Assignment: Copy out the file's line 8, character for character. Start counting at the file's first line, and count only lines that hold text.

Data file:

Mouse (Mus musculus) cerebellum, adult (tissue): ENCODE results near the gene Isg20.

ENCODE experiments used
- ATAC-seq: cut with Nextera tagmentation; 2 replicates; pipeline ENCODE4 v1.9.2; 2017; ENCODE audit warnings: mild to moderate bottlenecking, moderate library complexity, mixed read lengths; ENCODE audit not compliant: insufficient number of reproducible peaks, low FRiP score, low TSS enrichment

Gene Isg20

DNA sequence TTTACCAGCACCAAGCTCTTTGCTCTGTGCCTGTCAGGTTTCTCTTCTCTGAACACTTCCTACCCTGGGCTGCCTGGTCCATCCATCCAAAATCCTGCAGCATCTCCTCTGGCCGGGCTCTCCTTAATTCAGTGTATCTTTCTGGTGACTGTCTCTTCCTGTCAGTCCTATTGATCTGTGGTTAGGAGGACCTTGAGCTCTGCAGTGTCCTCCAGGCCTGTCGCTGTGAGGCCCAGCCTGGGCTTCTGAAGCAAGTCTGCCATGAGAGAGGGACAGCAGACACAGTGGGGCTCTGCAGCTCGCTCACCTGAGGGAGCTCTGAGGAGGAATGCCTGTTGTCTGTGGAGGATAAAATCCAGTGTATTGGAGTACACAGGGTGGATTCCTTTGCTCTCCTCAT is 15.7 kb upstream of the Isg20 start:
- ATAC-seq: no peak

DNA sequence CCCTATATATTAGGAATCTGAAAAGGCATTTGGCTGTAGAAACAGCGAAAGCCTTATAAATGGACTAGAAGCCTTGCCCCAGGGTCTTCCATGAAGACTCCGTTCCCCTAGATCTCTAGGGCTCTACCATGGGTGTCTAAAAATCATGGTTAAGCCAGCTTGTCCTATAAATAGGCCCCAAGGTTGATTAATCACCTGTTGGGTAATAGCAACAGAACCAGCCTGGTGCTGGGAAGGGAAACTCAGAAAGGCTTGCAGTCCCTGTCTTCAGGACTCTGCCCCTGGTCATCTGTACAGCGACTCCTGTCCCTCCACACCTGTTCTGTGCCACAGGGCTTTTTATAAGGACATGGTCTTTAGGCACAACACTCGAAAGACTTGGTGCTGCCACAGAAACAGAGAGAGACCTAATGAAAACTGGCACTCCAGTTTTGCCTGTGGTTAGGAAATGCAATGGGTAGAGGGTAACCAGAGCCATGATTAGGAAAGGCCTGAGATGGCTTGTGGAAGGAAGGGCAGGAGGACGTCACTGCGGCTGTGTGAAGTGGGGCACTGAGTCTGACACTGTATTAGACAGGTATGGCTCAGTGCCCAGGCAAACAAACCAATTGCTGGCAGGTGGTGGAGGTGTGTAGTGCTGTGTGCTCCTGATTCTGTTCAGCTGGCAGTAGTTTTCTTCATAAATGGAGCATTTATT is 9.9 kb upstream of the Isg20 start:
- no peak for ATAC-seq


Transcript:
- no peak for ATAC-seq